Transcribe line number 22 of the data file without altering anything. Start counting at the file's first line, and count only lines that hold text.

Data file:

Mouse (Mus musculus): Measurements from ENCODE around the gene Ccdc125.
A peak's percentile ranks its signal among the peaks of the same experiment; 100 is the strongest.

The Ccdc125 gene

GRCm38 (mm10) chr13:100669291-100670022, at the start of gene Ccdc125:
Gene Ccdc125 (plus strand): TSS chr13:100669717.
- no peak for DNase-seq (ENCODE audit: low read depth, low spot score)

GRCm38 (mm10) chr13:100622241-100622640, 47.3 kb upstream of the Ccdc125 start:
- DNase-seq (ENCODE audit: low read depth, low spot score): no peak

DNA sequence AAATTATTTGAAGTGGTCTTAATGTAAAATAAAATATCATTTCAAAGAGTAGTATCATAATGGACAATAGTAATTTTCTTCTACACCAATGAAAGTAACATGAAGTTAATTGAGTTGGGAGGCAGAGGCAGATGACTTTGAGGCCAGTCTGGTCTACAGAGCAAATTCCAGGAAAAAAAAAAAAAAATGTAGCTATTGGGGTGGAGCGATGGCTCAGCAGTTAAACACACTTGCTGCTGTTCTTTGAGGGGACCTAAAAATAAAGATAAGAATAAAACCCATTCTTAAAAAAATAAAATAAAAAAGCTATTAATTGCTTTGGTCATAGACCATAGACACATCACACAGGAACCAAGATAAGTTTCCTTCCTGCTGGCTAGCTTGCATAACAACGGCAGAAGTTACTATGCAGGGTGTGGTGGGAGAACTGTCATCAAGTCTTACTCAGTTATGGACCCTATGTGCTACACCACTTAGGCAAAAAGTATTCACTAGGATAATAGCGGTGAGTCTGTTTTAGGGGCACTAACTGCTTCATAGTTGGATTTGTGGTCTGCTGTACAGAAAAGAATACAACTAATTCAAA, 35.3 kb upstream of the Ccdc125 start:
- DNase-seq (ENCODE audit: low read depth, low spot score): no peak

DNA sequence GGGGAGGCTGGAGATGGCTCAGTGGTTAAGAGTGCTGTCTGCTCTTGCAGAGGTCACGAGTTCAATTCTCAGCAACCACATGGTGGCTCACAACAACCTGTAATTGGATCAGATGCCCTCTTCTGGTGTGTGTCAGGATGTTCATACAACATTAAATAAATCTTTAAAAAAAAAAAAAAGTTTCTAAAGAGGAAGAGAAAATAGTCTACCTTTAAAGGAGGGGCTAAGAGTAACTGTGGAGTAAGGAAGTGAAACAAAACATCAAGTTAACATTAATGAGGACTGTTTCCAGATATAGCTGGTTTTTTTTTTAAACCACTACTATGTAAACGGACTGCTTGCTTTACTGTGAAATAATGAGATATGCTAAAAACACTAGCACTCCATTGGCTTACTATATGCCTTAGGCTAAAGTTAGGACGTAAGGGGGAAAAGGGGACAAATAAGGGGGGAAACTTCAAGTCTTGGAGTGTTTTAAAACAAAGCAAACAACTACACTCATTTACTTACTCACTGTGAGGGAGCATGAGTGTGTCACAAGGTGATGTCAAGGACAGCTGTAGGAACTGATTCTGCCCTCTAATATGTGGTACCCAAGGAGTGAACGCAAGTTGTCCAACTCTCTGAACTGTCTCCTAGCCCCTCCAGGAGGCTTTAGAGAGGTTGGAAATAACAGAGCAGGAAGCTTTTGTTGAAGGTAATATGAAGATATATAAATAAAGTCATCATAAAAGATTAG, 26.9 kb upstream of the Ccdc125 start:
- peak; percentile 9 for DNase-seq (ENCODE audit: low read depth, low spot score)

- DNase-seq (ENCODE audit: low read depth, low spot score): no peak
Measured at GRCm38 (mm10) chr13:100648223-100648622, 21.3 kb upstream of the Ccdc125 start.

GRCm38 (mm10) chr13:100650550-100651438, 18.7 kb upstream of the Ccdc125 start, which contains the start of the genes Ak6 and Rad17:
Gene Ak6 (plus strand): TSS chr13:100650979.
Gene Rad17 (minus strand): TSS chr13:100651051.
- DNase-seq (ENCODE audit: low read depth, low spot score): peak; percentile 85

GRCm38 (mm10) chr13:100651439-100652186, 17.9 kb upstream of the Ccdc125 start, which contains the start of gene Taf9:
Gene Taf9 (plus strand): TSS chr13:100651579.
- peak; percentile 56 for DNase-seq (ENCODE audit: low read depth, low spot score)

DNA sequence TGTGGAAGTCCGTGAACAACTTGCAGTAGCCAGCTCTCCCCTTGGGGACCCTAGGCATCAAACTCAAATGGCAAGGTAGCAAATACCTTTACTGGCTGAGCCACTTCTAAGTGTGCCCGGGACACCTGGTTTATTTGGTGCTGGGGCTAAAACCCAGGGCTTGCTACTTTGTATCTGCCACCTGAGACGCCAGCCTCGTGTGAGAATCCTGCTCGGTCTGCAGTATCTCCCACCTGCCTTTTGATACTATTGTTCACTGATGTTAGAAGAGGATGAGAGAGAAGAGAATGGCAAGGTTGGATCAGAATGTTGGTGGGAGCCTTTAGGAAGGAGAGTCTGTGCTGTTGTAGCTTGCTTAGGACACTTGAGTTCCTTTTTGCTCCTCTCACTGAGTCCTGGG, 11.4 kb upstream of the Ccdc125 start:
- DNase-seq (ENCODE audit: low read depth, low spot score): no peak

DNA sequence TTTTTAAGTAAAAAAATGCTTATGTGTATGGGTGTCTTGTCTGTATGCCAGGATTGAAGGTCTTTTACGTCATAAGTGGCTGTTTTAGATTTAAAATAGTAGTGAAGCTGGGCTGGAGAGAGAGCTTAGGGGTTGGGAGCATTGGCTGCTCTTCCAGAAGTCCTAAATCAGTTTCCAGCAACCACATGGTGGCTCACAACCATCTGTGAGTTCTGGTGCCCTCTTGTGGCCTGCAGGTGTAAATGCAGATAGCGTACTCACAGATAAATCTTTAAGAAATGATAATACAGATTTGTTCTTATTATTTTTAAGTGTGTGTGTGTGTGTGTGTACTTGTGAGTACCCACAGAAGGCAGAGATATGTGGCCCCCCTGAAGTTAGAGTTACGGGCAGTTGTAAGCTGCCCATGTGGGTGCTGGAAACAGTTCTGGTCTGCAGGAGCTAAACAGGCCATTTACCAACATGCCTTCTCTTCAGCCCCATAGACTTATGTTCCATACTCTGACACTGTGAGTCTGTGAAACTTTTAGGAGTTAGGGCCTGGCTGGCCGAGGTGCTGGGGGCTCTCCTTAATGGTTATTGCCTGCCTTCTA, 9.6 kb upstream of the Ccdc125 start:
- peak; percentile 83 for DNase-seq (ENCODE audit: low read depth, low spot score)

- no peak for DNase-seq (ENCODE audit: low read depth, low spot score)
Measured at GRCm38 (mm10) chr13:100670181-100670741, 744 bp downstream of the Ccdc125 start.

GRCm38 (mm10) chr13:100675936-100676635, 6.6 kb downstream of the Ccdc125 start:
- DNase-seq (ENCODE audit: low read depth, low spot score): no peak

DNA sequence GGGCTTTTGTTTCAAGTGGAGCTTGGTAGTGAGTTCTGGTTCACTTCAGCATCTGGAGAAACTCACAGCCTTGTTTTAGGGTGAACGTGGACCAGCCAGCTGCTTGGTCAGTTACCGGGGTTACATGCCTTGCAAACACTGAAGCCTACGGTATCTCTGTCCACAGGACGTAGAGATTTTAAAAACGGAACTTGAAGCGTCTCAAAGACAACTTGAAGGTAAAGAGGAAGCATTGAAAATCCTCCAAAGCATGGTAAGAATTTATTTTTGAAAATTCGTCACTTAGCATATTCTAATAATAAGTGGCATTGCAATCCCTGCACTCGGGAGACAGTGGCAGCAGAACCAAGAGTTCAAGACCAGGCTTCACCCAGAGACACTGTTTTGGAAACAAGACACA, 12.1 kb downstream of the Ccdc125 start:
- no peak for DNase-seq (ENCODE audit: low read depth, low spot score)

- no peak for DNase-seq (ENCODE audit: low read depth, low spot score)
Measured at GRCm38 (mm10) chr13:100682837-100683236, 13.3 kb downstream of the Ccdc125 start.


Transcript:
DNA sequence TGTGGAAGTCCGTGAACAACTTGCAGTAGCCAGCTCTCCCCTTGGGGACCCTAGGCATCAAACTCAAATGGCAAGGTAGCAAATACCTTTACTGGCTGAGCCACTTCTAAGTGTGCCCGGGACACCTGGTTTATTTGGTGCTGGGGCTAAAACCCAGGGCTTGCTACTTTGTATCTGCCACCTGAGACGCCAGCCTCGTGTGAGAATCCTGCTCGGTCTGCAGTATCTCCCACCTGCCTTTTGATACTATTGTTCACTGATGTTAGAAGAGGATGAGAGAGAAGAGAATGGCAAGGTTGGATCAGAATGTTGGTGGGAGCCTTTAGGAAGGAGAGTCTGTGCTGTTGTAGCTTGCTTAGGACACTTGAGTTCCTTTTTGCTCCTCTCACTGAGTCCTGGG, 11.4 kb upstream of the Ccdc125 start: